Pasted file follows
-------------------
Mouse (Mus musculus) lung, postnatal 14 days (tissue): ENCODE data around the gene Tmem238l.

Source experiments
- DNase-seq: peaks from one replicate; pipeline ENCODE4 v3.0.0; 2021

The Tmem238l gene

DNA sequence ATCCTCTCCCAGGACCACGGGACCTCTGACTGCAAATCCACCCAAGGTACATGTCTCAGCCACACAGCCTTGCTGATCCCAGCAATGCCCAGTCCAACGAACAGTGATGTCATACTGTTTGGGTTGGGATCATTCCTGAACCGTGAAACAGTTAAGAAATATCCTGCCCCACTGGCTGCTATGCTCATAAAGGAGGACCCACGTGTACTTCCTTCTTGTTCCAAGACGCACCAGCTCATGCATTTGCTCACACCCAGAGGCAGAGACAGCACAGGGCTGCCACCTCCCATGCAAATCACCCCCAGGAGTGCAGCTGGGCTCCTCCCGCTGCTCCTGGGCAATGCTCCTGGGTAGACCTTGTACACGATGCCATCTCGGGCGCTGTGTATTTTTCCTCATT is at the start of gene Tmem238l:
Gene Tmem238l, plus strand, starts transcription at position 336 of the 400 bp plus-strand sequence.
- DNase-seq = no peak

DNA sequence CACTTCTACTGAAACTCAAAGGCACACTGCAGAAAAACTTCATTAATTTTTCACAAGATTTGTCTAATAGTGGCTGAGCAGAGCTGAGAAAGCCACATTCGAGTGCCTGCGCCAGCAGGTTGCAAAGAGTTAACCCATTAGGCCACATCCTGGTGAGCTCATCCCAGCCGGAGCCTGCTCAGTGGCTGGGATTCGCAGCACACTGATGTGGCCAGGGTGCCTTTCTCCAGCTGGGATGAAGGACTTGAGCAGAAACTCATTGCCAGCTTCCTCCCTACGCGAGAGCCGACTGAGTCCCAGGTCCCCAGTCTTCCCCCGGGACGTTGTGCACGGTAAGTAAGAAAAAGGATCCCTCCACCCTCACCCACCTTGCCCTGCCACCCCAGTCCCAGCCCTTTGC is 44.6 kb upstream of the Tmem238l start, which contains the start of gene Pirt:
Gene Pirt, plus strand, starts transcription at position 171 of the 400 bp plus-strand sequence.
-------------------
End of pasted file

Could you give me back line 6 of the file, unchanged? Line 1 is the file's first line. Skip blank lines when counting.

Gene Tmem238l, plus strand, starts transcription at position 336 of the 400 bp plus-strand sequence.